Developed by Richard Cantillon, The Cantillon Effect is a change in relative prices resulting from a change in the money supply.
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What Is the Cantillon Effect?
Developed by Richard Cantillon, The Cantillon Effect is a change in relative prices resulting from a change in the money supply. It describes the velocity of money through the economy, and the uneven effect its diffusion has on prices, wages and inflation. While the effect discusses the changes in money supply, it specifically refers to the effect of unequal access to that increased money supply.
The Cantillon Effect is most visible in the contemporary US economy. Stimulus packages aimed at creating economic activity by increasing the money supply (Quantitative Easing) gave businesses large sums of new money, especially during the pandemic. The result was that businesses that put their affairs in order were able to repay existing debt, bought stock, and generally did what Richard Cantillon forecasted they would do with their money.
As they did so, they drove up prices, and not just on the stock market. What’s worse is, they took money right back out of the economy again by using it to pay down debts and buy up capital goods. The public at large will see the inflation, but not most of the money.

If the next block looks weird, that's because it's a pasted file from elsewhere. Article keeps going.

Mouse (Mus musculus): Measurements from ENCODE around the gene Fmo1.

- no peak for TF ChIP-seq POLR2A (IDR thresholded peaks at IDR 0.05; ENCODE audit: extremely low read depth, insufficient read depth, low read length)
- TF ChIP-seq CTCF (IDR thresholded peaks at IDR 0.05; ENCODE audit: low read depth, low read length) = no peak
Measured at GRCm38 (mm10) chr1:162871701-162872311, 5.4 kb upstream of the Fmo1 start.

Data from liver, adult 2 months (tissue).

Applying the Cantillon Effect on digital assets, its example could be observed when the price of BTC passed $60,000 for the first time back in March 2020 after the stimulus package was passed by the House. This was partially fuelled by a perception of BTC as “digital gold”, an inflation-proof asset that can’t be quantitatively eased or fractionally banked. It’s also an even greater influx of HNWI and institutional investors, seeking an inflation hedge, a safe haven, and a base for their financial and economic activities more certain than the shifting sands of the US dollar.
Bio: Gunnar Jaerv is the chief operating officer of First Digital Trust — Hong Kong’s technology-driven financial institution powering the digital asset industry and servicing financial technology innovators. Prior to joining First Digital Trust, Gunnar founded several tech startups, including Hong Kong-based Peak Digital and Elements Global Enterprises in Singapore.